Content publishing is a key element for improving visibility, brand unity, and spreading awareness with potential customers. Here are 5 content publishing platforms and tips for using each one.
The first step in developing an effective publishing strategy is to define the main purpose of your content. Is your main goal visibility, or increasing conversion rates? Is your content itself the product? We’ve compiled a list of the 5 best content publishing platforms for growing your business, along with guidelines and tips for using each one.
1. Social Media Platforms
If your goal is visibility, social media platforms like Facebook, Instagram, and Twitter are key content publishing platforms to master. Your posts can be short and explicitly promotional, but to build a loyal following, your page needs to offer more than that. Here are some tips on how to create highly engaging posts:
• Include visual elements. A recent Twitter study found that people are three times more likely to engage with tweets that have videos, photos, infographics, or GIFs.
• Spotlight team members with fun facts to add personality to your brand.
• How-to videos that tell your followers how to use your products or services are key for content and social media engagement.
• Include pictures, stories, and reviews from happy customers.
• Develop partner posts with influencers: maintaining connections and loyalty with influencers will also create brand awareness and generate profits from an influencers’ followers.
Medium is a hybrid between a self-publishing platform and a content-curating publisher. As such, the platform publishes a wide variety of posts, ranging from the casual blogpost to heavy-hitting content. Its algorithm promotes and elevates content based on how much engagement it attracts: so a high-performing post could have a long lifespan and become evergreen content. To take advantage of this, you should aim to make your Medium content substantial and informative.
• Write about new ideas, new ways to do something, and new stories about people. Explicit branding or blatant self-promotion doesn’t do very well.
• Re-publish content from your blog or website. Making a platform that you don’t control the home for your content has its risks. If you already have your own website but still understand the benefits of Medium’s reach, you can rework existing content, or simply post extracts, directing users to the full article on your own website.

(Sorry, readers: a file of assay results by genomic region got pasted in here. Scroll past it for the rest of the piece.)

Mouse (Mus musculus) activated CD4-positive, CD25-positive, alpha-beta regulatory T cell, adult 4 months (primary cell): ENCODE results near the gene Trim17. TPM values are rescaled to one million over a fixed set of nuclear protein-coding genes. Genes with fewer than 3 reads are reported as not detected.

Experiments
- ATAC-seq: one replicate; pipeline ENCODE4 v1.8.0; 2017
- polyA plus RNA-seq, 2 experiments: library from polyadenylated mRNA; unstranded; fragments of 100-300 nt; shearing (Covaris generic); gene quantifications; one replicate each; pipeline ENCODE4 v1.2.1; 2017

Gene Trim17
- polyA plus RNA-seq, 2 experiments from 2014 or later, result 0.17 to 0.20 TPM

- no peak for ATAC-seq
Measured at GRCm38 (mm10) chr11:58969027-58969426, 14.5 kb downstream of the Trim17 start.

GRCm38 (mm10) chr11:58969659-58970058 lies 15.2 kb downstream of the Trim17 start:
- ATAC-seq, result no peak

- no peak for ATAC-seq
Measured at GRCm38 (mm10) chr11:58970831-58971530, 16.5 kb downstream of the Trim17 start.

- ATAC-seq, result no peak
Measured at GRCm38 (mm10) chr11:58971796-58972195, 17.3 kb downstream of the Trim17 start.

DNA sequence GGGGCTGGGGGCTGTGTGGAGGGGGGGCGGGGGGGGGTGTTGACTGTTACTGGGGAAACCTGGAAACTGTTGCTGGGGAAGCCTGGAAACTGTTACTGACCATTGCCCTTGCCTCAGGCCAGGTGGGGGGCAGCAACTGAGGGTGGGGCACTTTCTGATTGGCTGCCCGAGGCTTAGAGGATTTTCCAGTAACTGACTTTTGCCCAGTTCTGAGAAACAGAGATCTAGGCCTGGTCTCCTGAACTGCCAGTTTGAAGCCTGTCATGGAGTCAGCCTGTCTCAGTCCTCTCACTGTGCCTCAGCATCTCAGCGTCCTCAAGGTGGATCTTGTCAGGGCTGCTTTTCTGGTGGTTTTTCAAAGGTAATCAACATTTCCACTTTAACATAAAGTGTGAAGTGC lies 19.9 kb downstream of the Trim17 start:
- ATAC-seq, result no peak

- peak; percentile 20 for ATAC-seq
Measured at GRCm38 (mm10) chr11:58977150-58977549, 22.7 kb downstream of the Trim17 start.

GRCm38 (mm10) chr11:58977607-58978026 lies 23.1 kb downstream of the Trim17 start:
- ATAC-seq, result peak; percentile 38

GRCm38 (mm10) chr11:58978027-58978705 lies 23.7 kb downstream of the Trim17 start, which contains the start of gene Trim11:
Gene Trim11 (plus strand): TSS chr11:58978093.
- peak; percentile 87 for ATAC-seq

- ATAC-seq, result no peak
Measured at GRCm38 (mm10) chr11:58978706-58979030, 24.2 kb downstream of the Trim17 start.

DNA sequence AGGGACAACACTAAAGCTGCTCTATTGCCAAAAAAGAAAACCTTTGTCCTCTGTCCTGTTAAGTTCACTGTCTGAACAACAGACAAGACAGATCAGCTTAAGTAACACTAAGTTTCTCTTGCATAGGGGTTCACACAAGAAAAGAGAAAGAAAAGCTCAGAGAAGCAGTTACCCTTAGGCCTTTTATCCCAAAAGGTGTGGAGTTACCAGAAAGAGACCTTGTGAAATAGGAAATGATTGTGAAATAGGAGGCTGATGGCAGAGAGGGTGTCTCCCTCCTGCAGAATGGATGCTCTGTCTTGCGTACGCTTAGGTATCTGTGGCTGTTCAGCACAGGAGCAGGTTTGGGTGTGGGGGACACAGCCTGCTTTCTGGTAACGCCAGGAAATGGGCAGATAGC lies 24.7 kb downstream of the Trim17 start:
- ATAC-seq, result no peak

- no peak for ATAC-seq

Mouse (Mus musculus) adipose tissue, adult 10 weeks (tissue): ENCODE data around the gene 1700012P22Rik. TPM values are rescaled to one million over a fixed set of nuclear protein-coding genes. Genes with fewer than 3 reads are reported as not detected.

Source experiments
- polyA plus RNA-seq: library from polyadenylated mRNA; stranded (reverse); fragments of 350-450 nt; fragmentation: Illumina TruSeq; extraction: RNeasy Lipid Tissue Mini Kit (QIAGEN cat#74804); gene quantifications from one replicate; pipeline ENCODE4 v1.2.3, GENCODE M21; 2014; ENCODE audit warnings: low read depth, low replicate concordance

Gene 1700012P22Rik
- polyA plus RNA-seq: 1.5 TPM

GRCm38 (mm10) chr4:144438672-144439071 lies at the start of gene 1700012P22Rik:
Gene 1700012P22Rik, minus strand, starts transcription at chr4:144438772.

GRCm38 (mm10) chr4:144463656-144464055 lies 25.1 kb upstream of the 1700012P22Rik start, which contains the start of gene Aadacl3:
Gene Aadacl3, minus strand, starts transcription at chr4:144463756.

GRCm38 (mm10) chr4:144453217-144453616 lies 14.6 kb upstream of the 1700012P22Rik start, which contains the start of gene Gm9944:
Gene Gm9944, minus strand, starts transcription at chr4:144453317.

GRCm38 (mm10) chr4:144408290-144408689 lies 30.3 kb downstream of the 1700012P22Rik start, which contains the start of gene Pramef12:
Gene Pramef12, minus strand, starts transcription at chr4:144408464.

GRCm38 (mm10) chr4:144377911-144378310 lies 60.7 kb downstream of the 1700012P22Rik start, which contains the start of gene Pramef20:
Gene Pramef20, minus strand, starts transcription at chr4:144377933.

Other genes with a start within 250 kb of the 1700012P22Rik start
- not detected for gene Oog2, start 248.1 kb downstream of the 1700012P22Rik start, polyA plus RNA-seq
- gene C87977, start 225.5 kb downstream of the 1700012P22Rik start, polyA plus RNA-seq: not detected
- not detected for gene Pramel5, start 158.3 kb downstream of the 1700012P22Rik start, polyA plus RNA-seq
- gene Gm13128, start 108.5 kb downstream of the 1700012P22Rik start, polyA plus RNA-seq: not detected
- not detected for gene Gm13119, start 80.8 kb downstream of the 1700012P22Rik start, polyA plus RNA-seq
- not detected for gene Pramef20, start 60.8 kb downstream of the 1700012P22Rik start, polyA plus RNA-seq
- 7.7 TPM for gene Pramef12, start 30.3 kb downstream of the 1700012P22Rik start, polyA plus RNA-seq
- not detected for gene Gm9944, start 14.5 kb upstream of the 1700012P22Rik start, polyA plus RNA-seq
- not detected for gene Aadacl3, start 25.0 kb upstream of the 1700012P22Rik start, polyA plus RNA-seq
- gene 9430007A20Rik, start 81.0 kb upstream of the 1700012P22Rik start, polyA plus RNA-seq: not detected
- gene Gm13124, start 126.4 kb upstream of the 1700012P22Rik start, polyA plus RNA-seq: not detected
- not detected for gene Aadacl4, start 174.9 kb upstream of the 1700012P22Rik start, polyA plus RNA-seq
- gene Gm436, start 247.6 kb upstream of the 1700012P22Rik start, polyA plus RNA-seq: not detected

• Visual elements are always key for engagement. For some inspiration, see this comic drawn over a J.Crew catalog or these I Love Charts graphics.
• Identify relevant publications to submit your articles to. Medium sorts stories into themed collections. Topics like technology, startups, and politics are always trending on the site. Writing specific pieces for a relevant publication allows you to reach your target audience.
LinkedIn offers many advantages for content publishers. Primarily, its user base is senior and influential, so a strong existing network on LinkedIn can easily be leveraged into a subscriber base through the platform’s alert system, which sends notifications for each new user post from your network. And only 0.5% of users post on LinkedIn every week, meaning there is a lot of space left to grab attention and gain exposure. LinkedIn is differentiated from other platforms by their mindset: they are intentional about networking, and more curious and receptive about learning from their users. If your goal is to network and brand yourself among other professionals, or if you already have a strong network, choose LinkedIn.
• Stick narrowly to your expertise (which can be cross-checked against your profile). Clearly define your target community and aim to give professionally relevant know-how such as bite-sized insights and practical, step-by-step advice which has helped your own career.